3. This is a work-in-progress. The discussion will not end today. There is no compelling need to push towards finality or any arbitrary number of values. We will confirm what is obvious and no more.

This one was absolutely critical for everyone to understand. What we began that day was a process that would reshape the culture of our organization--and to think that such an objective could be completed in one day was ridiculous. I didn't want to pretend otherwise. By the middle of the afternoon, I knew we would all be exhausted, and that it would be better to take stock of what we had accomplished and positioned ourselves for a subsequent conversation than to push towards a forced conclusion.

4. We function in a complex and adaptive system. The traditional conception of the single charismatic leader will not contribute to success in that environment. We must think of leadership not as the trait of an individual, but as a system capacity that functions throughout the organization.

Here I really felt like I was putting my cards on the table. It was my way of openly addressing the issue I felt strongly about--that everyone in the organization shared in the responsibility of creating the culture we said we wanted, and that none of us had all the answers nor could serve as the lone culture policeman moving forward. But it was also my way of empowering everyone outside the context of our values creation process. I was telling them not to look to me to lead them forward. I was the CEO, and I would continue to co-create with the Board the strategic space within which the association would operate. But they needed to understand that I am not the only leader the association has or needs. Everyone in the organization had to approach their tasks from the same leadership perspective as I approached mine. I wanted them to learn as much as they could about our environment, make decisions and take action, and constantly learn and refine their approach. Before we starting talking about the values we needed to succeed, I wanted everyone to understand that we all needed to get comfortable with living life on the skinny branches of the tree. Doing otherwise would not be helping the association grow and become what it needed to be.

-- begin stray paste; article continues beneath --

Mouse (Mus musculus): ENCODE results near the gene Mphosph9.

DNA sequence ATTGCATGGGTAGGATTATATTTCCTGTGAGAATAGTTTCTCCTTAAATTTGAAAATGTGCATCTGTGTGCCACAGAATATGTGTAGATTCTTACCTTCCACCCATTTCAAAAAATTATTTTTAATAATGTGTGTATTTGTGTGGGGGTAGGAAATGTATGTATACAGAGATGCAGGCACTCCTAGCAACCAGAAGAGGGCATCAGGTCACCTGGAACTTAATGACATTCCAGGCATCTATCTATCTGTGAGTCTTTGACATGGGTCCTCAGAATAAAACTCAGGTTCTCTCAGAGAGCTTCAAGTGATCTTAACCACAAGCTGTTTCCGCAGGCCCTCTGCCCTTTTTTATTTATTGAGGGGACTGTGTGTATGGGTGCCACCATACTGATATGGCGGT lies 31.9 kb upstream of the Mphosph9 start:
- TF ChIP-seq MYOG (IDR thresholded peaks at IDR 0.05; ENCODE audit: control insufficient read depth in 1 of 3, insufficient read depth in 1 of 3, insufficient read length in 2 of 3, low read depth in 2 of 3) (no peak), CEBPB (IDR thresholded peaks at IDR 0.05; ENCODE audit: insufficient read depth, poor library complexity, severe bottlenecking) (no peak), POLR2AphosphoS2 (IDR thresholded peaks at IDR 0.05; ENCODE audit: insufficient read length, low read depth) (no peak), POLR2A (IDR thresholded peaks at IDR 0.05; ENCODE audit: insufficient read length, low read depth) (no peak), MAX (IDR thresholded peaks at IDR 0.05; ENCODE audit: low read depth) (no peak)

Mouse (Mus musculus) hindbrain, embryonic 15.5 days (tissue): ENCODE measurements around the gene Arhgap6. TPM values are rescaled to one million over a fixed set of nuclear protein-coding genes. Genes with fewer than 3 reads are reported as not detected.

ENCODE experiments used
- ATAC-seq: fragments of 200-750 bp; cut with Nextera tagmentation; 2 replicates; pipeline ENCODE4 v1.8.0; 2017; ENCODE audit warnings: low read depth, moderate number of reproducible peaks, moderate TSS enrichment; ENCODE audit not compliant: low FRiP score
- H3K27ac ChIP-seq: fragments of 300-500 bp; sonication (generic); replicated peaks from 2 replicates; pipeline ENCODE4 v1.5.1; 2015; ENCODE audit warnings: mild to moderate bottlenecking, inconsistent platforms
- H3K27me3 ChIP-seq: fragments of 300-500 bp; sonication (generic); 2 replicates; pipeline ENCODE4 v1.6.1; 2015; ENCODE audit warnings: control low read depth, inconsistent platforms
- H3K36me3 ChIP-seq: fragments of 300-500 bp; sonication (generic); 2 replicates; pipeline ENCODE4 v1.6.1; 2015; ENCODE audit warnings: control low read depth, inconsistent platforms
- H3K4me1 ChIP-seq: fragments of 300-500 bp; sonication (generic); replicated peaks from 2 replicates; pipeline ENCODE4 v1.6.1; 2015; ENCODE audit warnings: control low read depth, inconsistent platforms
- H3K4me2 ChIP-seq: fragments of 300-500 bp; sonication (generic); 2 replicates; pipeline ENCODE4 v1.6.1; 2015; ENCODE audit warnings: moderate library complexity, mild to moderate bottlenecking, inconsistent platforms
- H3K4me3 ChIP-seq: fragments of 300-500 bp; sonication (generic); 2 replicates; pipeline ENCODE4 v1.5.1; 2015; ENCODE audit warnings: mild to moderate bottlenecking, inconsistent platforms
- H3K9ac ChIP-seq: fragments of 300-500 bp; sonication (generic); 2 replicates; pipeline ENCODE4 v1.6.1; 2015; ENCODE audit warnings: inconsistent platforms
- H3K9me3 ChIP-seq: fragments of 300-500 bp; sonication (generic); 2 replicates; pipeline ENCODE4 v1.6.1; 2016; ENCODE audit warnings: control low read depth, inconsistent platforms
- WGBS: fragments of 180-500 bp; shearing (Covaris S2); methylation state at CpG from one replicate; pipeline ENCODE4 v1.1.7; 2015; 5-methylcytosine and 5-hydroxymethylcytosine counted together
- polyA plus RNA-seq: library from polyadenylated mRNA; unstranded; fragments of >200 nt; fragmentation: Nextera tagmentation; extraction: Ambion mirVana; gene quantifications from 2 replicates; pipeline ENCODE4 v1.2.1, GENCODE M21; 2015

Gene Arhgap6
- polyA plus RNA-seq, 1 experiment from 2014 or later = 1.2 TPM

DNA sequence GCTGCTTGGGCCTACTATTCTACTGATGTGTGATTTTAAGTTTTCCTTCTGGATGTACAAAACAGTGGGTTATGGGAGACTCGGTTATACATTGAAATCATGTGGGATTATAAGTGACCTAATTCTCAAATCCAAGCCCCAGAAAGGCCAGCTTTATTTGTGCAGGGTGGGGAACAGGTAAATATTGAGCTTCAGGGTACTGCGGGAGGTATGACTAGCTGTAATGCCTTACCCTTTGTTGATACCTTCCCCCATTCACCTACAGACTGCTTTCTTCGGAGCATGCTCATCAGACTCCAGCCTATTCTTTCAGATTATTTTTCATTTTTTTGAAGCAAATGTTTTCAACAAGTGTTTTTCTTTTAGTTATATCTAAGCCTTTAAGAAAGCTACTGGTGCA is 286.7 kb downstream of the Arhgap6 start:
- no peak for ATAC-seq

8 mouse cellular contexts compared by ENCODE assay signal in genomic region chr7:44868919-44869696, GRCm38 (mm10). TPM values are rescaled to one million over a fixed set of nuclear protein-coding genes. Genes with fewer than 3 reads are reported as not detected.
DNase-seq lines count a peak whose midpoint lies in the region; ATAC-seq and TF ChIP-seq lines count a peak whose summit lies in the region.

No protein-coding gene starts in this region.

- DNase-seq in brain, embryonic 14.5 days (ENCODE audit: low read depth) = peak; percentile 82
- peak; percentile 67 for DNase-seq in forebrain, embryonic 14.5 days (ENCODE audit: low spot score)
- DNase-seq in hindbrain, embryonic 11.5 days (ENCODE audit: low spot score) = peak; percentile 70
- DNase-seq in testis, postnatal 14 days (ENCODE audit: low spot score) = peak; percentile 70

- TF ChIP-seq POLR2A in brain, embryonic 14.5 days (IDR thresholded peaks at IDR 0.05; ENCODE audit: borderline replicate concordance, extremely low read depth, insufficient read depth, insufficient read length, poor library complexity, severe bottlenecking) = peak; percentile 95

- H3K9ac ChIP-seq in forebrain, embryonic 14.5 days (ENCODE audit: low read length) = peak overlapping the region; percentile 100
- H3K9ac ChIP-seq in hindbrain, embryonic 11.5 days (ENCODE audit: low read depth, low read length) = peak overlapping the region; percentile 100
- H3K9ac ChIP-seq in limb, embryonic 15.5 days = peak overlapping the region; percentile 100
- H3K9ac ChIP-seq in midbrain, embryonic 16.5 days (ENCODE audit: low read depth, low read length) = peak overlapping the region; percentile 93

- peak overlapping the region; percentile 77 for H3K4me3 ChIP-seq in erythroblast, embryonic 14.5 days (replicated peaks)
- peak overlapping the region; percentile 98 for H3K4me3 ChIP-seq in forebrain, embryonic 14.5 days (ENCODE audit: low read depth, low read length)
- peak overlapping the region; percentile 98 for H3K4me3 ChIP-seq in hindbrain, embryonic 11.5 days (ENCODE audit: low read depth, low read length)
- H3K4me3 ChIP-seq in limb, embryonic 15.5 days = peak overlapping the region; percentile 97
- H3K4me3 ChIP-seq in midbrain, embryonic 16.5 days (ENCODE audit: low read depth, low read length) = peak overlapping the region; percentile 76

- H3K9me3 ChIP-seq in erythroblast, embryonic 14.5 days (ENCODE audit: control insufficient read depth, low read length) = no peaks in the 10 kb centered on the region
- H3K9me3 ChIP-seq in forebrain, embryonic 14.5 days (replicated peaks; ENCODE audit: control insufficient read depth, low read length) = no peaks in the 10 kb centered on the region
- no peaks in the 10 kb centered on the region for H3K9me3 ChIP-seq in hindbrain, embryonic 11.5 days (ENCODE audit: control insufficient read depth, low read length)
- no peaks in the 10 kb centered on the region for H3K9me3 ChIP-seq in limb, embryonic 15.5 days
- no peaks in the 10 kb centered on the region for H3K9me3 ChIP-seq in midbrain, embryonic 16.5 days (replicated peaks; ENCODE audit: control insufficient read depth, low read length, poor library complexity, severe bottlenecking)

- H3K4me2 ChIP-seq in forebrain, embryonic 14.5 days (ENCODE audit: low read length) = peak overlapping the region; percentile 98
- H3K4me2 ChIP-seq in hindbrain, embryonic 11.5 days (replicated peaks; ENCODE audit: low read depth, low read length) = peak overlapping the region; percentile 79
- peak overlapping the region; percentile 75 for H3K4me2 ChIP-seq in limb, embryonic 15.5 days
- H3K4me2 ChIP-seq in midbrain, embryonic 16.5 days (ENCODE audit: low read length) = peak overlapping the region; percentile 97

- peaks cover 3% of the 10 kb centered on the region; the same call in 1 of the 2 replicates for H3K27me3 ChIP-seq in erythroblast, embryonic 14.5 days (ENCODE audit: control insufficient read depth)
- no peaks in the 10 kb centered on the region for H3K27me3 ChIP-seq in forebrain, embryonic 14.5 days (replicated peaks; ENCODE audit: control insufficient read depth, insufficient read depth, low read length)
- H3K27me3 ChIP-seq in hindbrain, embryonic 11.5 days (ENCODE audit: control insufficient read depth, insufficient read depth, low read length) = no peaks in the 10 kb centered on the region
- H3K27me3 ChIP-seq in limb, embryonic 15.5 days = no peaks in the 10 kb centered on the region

Stay tuned. I'll continue this story in future posts. Up next: The two mental rules I kept to myself and the role they played in helping me prepare for the staff retreat.

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This post was written by Eric Lanke, an association executive, blogger and author. For more information, visit, follow him on Twitter @ericlanke or contact him at